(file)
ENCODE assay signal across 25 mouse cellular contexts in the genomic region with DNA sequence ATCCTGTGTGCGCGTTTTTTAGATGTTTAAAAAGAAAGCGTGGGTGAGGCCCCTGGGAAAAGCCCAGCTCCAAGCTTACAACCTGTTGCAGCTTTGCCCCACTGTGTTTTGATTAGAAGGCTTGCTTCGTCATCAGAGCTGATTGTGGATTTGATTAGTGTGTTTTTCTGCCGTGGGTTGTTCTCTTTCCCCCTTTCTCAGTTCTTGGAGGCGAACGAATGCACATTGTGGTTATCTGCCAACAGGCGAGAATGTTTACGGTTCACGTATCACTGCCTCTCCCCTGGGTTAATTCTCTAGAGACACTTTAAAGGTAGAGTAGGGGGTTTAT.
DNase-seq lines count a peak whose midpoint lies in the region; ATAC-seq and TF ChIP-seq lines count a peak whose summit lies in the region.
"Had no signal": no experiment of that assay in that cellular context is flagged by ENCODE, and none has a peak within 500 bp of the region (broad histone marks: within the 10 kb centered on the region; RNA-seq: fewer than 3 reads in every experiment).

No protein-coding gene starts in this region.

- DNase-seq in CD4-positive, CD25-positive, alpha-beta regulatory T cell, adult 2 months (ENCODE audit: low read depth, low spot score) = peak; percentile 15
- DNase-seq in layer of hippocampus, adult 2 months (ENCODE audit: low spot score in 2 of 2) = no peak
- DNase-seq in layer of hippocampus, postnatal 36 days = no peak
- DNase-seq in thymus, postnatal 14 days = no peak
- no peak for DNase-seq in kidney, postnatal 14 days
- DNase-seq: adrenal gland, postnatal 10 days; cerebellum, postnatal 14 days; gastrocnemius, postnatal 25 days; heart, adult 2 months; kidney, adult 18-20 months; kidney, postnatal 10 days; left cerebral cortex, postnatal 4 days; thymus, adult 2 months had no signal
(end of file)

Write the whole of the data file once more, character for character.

ENCODE assay signal across 25 mouse cellular contexts in the genomic region with DNA sequence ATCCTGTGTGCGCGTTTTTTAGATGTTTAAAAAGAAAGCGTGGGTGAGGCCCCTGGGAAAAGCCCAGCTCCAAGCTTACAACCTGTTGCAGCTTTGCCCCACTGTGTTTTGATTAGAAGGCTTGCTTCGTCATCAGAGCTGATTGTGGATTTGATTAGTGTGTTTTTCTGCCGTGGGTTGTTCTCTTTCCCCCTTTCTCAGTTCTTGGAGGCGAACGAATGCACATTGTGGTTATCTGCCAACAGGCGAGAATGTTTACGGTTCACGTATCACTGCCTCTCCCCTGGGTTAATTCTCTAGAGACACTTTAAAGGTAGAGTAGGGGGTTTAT.
DNase-seq lines count a peak whose midpoint lies in the region; ATAC-seq and TF ChIP-seq lines count a peak whose summit lies in the region.
"Had no signal": no experiment of that assay in that cellular context is flagged by ENCODE, and none has a peak within 500 bp of the region (broad histone marks: within the 10 kb centered on the region; RNA-seq: fewer than 3 reads in every experiment).

No protein-coding gene starts in this region.

- DNase-seq in CD4-positive, CD25-positive, alpha-beta regulatory T cell, adult 2 months (ENCODE audit: low read depth, low spot score) = peak; percentile 15
- DNase-seq in layer of hippocampus, adult 2 months (ENCODE audit: low spot score in 2 of 2) = no peak
- DNase-seq in layer of hippocampus, postnatal 36 days = no peak
- DNase-seq in thymus, postnatal 14 days = no peak
- no peak for DNase-seq in kidney, postnatal 14 days
- DNase-seq: adrenal gland, postnatal 10 days; cerebellum, postnatal 14 days; gastrocnemius, postnatal 25 days; heart, adult 2 months; kidney, adult 18-20 months; kidney, postnatal 10 days; left cerebral cortex, postnatal 4 days; thymus, adult 2 months had no signal